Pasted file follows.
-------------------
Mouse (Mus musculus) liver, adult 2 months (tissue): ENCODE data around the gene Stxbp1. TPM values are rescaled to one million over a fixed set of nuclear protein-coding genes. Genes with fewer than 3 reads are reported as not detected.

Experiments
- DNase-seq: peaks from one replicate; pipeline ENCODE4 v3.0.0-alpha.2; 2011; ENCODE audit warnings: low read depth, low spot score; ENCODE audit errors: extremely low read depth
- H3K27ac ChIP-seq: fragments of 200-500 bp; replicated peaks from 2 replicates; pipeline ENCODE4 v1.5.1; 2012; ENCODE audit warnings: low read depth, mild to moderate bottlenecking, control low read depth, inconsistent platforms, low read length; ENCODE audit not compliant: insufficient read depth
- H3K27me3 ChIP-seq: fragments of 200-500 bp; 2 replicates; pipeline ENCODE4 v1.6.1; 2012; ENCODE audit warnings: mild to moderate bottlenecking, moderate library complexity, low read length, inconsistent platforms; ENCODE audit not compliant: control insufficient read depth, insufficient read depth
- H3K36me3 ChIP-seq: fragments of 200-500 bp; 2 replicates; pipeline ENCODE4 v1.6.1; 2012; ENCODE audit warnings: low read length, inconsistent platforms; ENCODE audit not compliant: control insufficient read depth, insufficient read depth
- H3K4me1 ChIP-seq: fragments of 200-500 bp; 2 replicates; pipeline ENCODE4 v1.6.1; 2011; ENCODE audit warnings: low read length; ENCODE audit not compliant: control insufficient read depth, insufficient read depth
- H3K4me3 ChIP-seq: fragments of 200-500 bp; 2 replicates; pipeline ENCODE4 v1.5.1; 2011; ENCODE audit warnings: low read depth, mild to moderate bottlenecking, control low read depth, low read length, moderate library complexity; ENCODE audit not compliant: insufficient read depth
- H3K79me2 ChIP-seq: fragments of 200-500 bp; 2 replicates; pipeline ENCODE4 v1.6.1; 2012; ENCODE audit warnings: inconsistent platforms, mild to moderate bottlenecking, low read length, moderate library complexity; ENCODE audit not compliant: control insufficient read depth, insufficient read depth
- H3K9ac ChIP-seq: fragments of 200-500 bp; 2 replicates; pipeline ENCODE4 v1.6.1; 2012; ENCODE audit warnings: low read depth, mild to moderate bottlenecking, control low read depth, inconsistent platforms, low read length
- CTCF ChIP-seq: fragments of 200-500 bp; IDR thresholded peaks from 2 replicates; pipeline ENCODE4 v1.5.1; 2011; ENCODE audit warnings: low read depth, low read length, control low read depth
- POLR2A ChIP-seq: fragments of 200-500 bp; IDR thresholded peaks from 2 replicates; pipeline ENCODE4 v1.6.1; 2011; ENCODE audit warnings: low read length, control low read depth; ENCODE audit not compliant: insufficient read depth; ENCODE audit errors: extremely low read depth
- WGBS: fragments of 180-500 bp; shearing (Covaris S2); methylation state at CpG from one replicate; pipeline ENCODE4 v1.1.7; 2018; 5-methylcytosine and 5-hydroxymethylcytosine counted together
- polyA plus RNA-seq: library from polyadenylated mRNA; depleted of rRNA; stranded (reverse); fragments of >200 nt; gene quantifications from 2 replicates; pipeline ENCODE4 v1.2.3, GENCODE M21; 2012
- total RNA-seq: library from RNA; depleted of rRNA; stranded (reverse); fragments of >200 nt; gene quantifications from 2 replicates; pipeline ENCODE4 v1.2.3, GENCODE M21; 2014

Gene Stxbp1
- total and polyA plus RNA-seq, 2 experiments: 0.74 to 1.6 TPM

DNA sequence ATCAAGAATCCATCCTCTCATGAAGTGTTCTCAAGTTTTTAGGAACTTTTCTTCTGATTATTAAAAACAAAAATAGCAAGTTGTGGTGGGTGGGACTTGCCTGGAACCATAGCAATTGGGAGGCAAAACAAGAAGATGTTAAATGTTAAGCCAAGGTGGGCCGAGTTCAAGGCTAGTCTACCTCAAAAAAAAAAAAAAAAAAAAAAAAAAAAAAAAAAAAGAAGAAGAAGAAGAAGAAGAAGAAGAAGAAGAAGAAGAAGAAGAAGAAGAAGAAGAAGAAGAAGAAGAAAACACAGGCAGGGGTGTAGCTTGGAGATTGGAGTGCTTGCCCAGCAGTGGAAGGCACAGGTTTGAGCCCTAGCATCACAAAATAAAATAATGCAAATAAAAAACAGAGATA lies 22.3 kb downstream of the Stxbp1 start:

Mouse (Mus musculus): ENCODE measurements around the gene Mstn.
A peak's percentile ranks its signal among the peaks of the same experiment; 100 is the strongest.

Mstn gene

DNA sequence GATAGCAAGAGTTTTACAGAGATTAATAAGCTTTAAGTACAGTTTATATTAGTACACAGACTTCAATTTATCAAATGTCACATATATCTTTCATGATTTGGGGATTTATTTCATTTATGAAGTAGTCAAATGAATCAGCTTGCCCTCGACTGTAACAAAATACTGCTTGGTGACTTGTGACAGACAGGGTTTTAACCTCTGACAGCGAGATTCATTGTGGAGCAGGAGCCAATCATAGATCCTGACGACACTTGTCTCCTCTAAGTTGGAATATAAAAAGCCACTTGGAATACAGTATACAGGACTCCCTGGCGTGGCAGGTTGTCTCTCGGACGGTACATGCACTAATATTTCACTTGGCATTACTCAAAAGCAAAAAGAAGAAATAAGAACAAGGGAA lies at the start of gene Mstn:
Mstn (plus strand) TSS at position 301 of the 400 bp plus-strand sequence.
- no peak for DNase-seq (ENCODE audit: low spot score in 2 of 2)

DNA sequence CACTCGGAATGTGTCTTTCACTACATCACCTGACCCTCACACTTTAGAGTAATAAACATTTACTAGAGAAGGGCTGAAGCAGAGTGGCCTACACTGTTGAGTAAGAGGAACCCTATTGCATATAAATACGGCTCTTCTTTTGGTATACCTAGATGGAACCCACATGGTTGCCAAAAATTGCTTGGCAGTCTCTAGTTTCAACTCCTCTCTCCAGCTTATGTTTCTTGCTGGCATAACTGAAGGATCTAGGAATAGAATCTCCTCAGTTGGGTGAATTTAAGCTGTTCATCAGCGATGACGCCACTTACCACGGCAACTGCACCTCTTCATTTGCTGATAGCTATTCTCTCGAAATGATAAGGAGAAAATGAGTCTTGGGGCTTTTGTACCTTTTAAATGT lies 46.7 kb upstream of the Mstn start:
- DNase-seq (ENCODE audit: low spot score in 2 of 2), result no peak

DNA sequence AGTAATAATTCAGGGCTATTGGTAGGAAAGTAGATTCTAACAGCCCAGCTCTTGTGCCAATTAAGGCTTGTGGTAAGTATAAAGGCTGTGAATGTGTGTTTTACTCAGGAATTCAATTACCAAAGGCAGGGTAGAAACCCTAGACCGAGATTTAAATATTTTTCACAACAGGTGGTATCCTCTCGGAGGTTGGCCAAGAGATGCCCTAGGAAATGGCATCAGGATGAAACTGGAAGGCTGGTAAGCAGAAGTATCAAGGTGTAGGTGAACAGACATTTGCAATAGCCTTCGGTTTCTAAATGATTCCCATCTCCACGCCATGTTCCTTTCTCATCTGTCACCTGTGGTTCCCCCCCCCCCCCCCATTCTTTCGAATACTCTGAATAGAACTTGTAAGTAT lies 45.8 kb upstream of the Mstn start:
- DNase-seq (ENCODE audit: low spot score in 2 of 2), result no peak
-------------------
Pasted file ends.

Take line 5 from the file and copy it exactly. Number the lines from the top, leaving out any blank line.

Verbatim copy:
- H3K27me3 ChIP-seq: fragments of 200-500 bp; 2 replicates; pipeline ENCODE4 v1.6.1; 2012; ENCODE audit warnings: mild to moderate bottlenecking, moderate library complexity, low read length, inconsistent platforms; ENCODE audit not compliant: control insufficient read depth, insufficient read depth